The monetary value of livestock losses attributed to coyote (Canis latrans) predation in North America has increased during the past 20 years. In Texas, USA alone in 2011, these loses were estimated at $6.9 million. To mitigate coyote-related livestock losses, several lethal and nonlethal control methods have been developed. However, there remains a need for better information to guide management decisions regarding cost-effective predator control strategies for livestock production systems. We acquired data, which was used in the model, from published literature from 1960 to present day, subject matter experts, and anecdotal information on coyote ecology. We developed a systems dynamics simulation model to evaluate the economic impact of coyote control on an average-sized cattle (Bos spp.) operation (1,000 ha) for a conceptual 10-year period in Texas. We conducted a sensitivity analyses to validate the model and identify the most sensitive parameters. We tested 88 scenarios using common coyote management methods (i.e., aerial gunning, M-44 devices, snares, livestock guard animals (LGAs), calling and shooting, and foothold traps), combinations of multiple management methods, and number of applications per year (once per year, twice per year, continuous). Several management methods were cost effective at reducing calf predation when applied sparingly and under assumptions of skillful and dedicated application of coyote control methods. The most cost-effective method of coyote control to reduce calf depredation was the combined use of snares and LGAs. When applied 1 month prior to the primary calving month, the snare/LGA combination showed an 81% decrease in overall costs of calf loss and predator management during the 10-year period, respectively. Cost effectiveness of methods deteriorated as the number of applications per year increased. While these are useful results, the intangible values of coyotes through grazing benefits (i.e., fewer prey species such as lagomorphs on the landscape to compete for forage with cattle) and ecological benefits (i.e., mitigation of meso-predator release) were not included in the model. However, these benefits should be considered by ranchers before implementing lethal coyote management.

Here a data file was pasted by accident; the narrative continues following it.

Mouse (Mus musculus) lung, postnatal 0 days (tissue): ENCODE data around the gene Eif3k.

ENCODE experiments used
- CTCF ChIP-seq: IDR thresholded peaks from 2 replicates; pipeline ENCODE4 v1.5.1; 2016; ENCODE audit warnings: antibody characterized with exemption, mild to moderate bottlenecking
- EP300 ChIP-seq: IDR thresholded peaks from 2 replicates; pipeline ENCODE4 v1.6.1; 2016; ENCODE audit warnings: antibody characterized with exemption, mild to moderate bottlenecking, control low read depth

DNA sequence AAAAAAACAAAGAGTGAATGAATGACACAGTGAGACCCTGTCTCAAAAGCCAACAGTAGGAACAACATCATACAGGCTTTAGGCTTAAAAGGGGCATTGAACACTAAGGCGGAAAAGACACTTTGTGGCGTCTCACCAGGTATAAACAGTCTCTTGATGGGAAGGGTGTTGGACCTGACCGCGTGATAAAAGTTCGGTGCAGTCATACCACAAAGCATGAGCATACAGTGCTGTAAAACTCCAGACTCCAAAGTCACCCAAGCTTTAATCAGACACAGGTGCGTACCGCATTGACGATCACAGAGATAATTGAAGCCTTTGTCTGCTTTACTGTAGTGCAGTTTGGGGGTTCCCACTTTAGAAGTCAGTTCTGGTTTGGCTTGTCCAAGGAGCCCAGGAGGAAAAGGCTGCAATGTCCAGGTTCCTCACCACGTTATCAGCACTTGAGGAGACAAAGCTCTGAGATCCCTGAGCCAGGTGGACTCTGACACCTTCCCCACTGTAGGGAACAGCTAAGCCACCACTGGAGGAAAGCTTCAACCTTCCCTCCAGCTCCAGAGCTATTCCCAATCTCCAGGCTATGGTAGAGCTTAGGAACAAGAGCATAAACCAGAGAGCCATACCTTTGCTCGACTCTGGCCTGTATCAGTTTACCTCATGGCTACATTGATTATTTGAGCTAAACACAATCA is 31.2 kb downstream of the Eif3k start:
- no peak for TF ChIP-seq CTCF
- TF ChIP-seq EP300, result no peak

Brewster, R. Kyle; Henke, Scott E.; Turner, Benjamin L.; Tomeček, John M.; and Ortega-S., Alfonso
"Cost–Benefit Analysis of Coyote Removal as a Management Option in Texas Cattle Ranching,"
Human–Wildlife Interactions: Vol. 13
, Article 10.
Available at: https://digitalcommons.usu.edu/hwi/vol13/iss3/10